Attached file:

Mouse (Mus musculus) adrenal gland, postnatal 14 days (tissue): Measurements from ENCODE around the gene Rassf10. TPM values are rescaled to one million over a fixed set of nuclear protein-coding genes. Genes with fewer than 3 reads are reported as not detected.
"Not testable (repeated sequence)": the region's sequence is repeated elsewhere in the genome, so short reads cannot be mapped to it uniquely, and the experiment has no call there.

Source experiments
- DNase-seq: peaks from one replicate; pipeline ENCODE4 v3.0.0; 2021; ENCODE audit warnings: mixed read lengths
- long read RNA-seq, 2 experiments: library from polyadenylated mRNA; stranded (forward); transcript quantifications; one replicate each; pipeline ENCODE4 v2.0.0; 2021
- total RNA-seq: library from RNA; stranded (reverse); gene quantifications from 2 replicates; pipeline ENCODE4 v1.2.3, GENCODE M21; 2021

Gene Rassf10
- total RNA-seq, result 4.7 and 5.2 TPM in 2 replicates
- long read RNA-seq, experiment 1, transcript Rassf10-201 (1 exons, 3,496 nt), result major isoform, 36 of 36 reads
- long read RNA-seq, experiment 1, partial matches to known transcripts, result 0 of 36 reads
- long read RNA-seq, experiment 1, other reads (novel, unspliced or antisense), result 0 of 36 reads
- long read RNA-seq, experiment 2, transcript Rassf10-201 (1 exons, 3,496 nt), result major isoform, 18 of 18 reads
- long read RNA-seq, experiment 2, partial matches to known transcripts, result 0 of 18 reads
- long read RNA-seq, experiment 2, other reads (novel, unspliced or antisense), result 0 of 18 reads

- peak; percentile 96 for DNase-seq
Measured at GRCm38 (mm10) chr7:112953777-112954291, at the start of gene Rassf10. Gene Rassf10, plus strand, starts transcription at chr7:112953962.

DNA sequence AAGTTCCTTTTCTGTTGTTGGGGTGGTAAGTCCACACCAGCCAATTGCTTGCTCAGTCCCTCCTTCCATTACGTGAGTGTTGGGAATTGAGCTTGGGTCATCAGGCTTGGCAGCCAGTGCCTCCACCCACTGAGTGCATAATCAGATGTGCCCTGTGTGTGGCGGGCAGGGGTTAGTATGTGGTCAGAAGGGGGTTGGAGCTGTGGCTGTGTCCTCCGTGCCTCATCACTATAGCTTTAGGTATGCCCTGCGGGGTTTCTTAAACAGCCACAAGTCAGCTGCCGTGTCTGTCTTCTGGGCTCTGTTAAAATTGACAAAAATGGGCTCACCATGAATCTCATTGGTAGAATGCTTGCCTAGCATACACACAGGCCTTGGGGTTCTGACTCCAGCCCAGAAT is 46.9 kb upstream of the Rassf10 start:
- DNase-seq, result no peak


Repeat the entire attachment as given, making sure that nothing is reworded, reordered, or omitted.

Mouse (Mus musculus) adrenal gland, postnatal 14 days (tissue): Measurements from ENCODE around the gene Rassf10. TPM values are rescaled to one million over a fixed set of nuclear protein-coding genes. Genes with fewer than 3 reads are reported as not detected.
"Not testable (repeated sequence)": the region's sequence is repeated elsewhere in the genome, so short reads cannot be mapped to it uniquely, and the experiment has no call there.

Source experiments
- DNase-seq: peaks from one replicate; pipeline ENCODE4 v3.0.0; 2021; ENCODE audit warnings: mixed read lengths
- long read RNA-seq, 2 experiments: library from polyadenylated mRNA; stranded (forward); transcript quantifications; one replicate each; pipeline ENCODE4 v2.0.0; 2021
- total RNA-seq: library from RNA; stranded (reverse); gene quantifications from 2 replicates; pipeline ENCODE4 v1.2.3, GENCODE M21; 2021

Gene Rassf10
- total RNA-seq, result 4.7 and 5.2 TPM in 2 replicates
- long read RNA-seq, experiment 1, transcript Rassf10-201 (1 exons, 3,496 nt), result major isoform, 36 of 36 reads
- long read RNA-seq, experiment 1, partial matches to known transcripts, result 0 of 36 reads
- long read RNA-seq, experiment 1, other reads (novel, unspliced or antisense), result 0 of 36 reads
- long read RNA-seq, experiment 2, transcript Rassf10-201 (1 exons, 3,496 nt), result major isoform, 18 of 18 reads
- long read RNA-seq, experiment 2, partial matches to known transcripts, result 0 of 18 reads
- long read RNA-seq, experiment 2, other reads (novel, unspliced or antisense), result 0 of 18 reads

- peak; percentile 96 for DNase-seq
Measured at GRCm38 (mm10) chr7:112953777-112954291, at the start of gene Rassf10. Gene Rassf10, plus strand, starts transcription at chr7:112953962.

DNA sequence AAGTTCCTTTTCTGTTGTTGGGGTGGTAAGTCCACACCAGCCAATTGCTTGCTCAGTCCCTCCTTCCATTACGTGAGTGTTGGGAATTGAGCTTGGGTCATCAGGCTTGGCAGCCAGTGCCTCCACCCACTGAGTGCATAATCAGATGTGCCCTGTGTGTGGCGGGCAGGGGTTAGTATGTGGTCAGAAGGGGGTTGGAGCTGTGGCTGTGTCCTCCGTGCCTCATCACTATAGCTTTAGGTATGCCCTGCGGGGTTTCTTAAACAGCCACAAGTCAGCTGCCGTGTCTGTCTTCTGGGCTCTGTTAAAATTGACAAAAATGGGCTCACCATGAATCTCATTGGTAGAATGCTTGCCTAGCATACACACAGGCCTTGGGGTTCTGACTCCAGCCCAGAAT is 46.9 kb upstream of the Rassf10 start:
- DNase-seq, result no peak